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Hungry Dogs

Lalo de Almeida

from Amazon Dystopia

Altamira, Para, Brazil 2013  

Stray dogs stare hungrily at a butcher's window in Vila da Ressaca, an area previously mined for gold but now almost completely abandoned. 

The Amazon rainforest is often referred to as the "lungs of the earth", absorbing tonnes of carbon dioxide and in turn producing some 20% of the earth's oxygen. It is also the most biodiverse region on the planet, home to some three million species of plants and animals. Three fifths of this priceless natural habitat lie within the borders of Brazil. Yet just as the threat of climate change is starting to be taken more seriously by world leaders, exploitation of natural resources in the Amazon continues unabated, with logging, mining and hydroelectric power generation the main drivers of environmental degradation. This process has been accelerated by the administration of President Jair Bolsonaro, a right-wing former army captain, who has little time for environmentalists and has expressed doubts about the incontrovertible evidence of global warming. Over the course of the Bolsonaro presidency, destruction of the Amazon rainforest has increased sharply as environmental policies have been dismantled, funding has been cut from enforcement agencies and environmental charities. While communities in the Amazon region are often the poorest in Brazil, little, if any, of the money generated by mining and logging ends up being reinvested locally.


  • Archival pigment print
  • with Panos Prints provenance certificate
  • Paper Size - 210 x 297mm (8.3 x 11.7 in)
  • Print Size - 240 mm (9.45 in) on longest side
  • Printed on Hahnemuhle Baryta fibre based 350gsm Fine Art paper
  • Unframed

Lalo de Almeida

Lalo de Almeida has covered news and social issues for publications in Europe, America and Brazil, working for the Folha de São Paulo for 27 years while pursuing his own documentary projects.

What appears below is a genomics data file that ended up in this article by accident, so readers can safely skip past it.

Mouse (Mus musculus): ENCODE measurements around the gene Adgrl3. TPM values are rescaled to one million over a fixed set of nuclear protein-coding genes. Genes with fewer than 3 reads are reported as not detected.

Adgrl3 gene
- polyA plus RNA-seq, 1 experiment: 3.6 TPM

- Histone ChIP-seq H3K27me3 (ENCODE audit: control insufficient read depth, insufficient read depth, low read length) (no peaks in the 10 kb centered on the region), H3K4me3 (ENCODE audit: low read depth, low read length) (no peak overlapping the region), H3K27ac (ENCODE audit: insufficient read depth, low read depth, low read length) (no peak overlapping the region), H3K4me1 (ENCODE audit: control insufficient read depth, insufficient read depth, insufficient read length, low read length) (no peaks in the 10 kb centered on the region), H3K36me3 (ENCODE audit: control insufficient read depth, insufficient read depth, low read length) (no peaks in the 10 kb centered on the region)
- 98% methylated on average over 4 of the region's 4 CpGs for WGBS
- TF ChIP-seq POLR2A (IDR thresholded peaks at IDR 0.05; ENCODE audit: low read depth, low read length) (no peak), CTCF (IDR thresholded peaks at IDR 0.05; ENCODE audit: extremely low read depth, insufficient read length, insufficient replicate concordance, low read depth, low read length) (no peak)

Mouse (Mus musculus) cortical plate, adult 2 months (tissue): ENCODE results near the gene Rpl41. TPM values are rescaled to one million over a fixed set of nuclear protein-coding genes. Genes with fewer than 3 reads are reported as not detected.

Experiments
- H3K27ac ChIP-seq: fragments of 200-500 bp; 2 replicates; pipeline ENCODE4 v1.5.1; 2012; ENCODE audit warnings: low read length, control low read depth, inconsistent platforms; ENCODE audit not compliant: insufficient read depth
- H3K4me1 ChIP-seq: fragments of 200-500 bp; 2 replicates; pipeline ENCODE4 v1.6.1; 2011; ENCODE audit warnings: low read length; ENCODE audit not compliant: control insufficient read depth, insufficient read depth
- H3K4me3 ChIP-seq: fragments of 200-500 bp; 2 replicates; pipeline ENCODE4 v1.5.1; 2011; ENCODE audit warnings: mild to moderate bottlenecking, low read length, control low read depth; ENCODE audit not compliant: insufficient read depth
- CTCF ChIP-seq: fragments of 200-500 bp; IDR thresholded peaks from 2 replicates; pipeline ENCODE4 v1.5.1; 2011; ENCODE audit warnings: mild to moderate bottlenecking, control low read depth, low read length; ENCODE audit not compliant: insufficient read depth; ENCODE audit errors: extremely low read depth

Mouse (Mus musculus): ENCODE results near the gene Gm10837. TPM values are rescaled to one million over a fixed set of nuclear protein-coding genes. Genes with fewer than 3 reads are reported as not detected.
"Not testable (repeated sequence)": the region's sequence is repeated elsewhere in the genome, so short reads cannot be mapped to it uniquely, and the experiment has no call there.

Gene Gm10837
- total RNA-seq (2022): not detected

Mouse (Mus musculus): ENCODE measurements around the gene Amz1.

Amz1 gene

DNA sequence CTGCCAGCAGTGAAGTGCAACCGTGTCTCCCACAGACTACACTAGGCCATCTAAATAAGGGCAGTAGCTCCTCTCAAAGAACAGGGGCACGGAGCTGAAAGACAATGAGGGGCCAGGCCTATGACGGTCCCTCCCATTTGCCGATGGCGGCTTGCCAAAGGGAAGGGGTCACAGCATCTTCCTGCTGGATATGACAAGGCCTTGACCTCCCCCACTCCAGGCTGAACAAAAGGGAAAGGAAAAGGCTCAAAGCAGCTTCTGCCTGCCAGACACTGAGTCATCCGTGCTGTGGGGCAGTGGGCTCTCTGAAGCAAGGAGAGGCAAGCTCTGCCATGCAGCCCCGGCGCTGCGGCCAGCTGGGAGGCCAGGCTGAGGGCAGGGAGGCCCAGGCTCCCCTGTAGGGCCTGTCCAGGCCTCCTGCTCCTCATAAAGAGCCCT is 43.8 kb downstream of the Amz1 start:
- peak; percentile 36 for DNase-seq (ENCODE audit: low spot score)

For his first long term project The Man and the Land Lalo met people from various traditional Brazilian populations, to understand and communicate how ancient traditions influence the communities relationship with the environment.

In 2012, Lalo won an award from the Brazilian National Arts Foundation to explore the social impacts of the construction of the Belo Monte hydro-electric power plant on the Xingu river in the Brazilian Amazon. This process led to a fascination with the fate and development of the Amazon basin, where Lalo has worked for the past decade, documenting the effects of industry and infrastructure projects on the fragile ecosystems of the rainforest and its people. This work culminated in the project Amazonian Dystopia for which he won a Eugene Smith Fund Grant in 2021.

Your Print

When will I receive my print?

We produce prints in a batch every two weeks. Shipping can take up to one week in the UK, and two to three weeks internationally. Orders should be received within 3-5 weeks depending on your location.

What will I receive?

Your print will be posted flat, in a protective sleeve, to avoid damage or curling in transit. Prints come with a Panos Prints provenance certificate with background information about the image and the photographer. 

The paper is A4 sized, the image will be smaller than A4 with a white border around it - see Image Specification for exact image size.  Borders will be laid out as demonstrated by the print images on the site. We do not provide framing services and images of framed prints are only meant to be illustrative. 

Print Care


Paper and ink

We print on Hahnemuhle Baryta FB, an archival fibre based 350gsm fine art paper. It is a bright white paper with a traditional character finish and heavy weighting. This paper has long been the industry standard paper for digital printing.  

What is a giclée print?

Giclée comes from French and literally means ‘squirt’, referring to the spray of very fine drops of ink that produce an inkjet print. We print with archival paper and pigment inks to the accepted standards of fine art giclee printing found within the collectors market. Prints should last over a hundred years and with care longer than this. Avoiding extremes of light, heat and humidity will help prolong the life of your print.